A Portland ballot measure legalizing the possession of marijuana for recreational purposes passed with nearly 70 percent of the vote on Tuesday. Under the referendum, Portland residents above the age of 21 may possess up to 2.5 ounces of pot.
Marijuana use is prevalent at Bowdoin, according to a survey administered in February. According to the Orient's 2013 drug survey, 73 percent of respondents from the Class of 2014 have smoked marijuana on campus at least once, a significant increase from 32 percent in their first semester at Bowdoin, according to another Orient survey from 2010.
The new measure makes Portland the first city on the east coast to legalize marijuana for recreational purposes, and comes on the heels of last year’s successful legalization campaigns in Colorado and Washington. The city’s vote echoes a similar situation in Denver, where voters approved legalization by a much tighter margin in 2005 before Colorado’s statewide referendum.
Effective December 6, Tuesday’s ordinance was purely symbolic, as marijuana remains illegal under federal law and only legal in Maine for medicinal use. Portland’s referendum does not establish legal methods of obtaining marijuana, and possession of as much as 2.5 ounces of pot can result in a civil summons and fines of $350 to $1,000 under Maine state law.
“There’s really no change at all, and we’ve been very consistent about that since day one,” said Portland’s Chief of Police Michael Sauschuck in an interview with Maine Pubic Broadcasting Network. “State law pre-empts an ordinance of this sort.”
However, marijuana advocates believe the vote is a promising sign for a statewide campaign in 2016. Medical use of marijuana was legalized in Maine in 1999, and voters approved a new measure in 2009 that allowed the establishment of up to eight nonprofit marijuana dispensaries.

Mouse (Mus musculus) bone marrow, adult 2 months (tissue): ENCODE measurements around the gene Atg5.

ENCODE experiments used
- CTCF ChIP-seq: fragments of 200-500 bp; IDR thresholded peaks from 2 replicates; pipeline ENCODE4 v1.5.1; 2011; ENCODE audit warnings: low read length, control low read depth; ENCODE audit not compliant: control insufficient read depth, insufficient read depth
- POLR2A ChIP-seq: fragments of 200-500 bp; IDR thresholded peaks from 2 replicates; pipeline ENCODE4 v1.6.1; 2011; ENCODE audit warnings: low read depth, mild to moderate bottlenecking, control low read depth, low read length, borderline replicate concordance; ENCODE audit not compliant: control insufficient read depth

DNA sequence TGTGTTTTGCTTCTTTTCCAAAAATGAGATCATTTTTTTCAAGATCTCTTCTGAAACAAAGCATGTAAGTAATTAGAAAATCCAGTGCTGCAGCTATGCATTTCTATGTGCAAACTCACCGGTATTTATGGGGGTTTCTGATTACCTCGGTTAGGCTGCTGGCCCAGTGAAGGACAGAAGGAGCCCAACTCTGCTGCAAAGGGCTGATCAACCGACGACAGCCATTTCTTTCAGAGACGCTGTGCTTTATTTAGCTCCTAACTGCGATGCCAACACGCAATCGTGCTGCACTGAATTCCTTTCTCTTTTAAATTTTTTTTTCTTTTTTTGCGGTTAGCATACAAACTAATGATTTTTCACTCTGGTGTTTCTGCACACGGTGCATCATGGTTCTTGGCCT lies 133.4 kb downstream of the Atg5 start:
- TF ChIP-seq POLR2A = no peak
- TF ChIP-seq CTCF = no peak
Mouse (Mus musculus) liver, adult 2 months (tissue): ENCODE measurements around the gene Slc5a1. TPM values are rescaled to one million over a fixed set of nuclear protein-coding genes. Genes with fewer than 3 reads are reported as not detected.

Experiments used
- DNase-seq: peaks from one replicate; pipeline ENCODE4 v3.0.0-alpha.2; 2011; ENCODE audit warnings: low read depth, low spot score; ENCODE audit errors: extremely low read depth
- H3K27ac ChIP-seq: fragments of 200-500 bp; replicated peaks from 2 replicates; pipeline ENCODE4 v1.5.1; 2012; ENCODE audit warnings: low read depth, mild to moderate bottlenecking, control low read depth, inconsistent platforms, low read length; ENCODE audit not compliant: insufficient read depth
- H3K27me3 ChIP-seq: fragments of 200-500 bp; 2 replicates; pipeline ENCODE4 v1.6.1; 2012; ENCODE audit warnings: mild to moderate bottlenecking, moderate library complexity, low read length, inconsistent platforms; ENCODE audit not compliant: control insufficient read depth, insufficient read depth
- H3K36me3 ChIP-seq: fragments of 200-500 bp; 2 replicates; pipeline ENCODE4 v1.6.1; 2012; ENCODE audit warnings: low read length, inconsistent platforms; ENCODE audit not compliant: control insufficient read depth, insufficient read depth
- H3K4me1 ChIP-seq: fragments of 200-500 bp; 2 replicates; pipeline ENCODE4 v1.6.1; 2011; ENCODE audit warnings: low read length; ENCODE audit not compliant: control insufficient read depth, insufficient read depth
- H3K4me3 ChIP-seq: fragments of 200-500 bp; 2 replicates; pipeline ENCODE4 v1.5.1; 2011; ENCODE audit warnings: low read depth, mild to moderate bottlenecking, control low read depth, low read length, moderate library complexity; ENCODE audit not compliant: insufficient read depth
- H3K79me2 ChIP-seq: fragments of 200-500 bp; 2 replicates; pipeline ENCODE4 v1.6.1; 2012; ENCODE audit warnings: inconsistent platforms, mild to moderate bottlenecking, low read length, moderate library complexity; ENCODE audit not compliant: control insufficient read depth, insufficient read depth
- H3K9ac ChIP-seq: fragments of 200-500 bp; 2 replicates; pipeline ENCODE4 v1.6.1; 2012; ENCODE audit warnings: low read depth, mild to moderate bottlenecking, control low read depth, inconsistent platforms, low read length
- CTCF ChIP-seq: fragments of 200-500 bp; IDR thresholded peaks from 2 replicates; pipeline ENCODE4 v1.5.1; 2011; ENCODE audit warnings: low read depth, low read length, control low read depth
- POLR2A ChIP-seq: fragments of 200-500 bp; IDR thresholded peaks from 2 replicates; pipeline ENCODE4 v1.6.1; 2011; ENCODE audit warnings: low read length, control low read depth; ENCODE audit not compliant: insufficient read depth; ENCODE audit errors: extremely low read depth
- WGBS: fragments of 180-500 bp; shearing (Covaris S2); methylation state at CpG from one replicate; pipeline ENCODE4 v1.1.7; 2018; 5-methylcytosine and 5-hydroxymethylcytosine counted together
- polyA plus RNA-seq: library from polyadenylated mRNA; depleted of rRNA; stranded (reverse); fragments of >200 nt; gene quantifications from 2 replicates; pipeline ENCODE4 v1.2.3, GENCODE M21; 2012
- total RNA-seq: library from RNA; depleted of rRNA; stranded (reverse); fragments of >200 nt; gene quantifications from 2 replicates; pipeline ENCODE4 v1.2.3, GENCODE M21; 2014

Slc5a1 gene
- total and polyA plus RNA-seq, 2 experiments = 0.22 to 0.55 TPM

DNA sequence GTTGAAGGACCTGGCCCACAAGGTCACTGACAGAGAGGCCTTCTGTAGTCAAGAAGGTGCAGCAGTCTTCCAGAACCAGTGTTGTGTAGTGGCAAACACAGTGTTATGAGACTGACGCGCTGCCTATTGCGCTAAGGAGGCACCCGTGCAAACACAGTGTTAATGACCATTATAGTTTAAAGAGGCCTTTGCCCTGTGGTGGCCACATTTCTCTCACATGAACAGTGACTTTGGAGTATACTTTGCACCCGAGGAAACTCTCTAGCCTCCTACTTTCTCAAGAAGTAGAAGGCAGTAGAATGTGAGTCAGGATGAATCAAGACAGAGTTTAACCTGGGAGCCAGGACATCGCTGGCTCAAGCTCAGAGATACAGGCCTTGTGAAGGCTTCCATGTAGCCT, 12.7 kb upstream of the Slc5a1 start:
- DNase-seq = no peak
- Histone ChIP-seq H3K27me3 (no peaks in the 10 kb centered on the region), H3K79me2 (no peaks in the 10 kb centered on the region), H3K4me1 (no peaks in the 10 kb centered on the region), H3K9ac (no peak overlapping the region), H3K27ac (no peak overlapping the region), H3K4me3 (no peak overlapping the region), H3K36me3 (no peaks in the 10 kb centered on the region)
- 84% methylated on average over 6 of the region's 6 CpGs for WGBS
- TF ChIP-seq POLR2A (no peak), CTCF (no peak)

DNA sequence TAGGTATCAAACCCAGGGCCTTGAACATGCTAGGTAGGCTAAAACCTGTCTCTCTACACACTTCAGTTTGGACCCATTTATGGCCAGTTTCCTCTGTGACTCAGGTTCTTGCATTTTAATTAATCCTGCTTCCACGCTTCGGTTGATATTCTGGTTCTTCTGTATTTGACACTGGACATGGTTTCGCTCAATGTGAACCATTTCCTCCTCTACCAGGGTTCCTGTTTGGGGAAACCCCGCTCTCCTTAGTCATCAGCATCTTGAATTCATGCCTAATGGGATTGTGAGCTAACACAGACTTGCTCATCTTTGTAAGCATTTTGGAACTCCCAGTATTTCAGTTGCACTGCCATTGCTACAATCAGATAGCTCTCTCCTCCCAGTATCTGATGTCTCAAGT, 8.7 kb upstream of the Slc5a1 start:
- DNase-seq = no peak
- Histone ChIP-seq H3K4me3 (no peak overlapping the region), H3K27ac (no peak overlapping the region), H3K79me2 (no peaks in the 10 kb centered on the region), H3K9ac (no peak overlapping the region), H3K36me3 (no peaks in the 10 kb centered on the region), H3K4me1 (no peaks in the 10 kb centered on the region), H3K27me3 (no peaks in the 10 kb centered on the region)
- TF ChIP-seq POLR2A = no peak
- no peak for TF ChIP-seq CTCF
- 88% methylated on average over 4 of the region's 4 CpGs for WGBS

A recent Gallup poll indicated that 58 percent of Americans support the legalization of marijuana. Marijuana Policy Project (MPP), a nationwide non-profit committed to marijuana policy reform, is now focusing 2016 legalization campaigns in Maine, Arizona, California, Nevada, Montana, and Massachusetts, according to The Guardian.
“Portland is just one domino in a series of dominoes that have been falling,” said David Boyer, MPP’s Maine political director, in an interview with the Boston Herald. “With the overwhelming support that we got, you can definitely tell it’s a mandate over here in Portland, that our current policies aren’t working for marijuana and that they want change.”
MPP is considering using citizen petitions to get ordinances similar to Portland’s on 2014 ballots in other Maine communities, such as Lewiston, according to Boyer. Given that voter turnout will likely be much higher next year, these ordinances could give the organization some sense of the level of support for a potential statewide legalization measure in 2016.
“It’s a global movement. Marijuana, in my opinion, is not a hard drug—alcohol can be much worse—nor is it necessarily a gateway drug,” said Leo Fernandez ’14. “My opinion is, if you want to smoke it, smoke it.”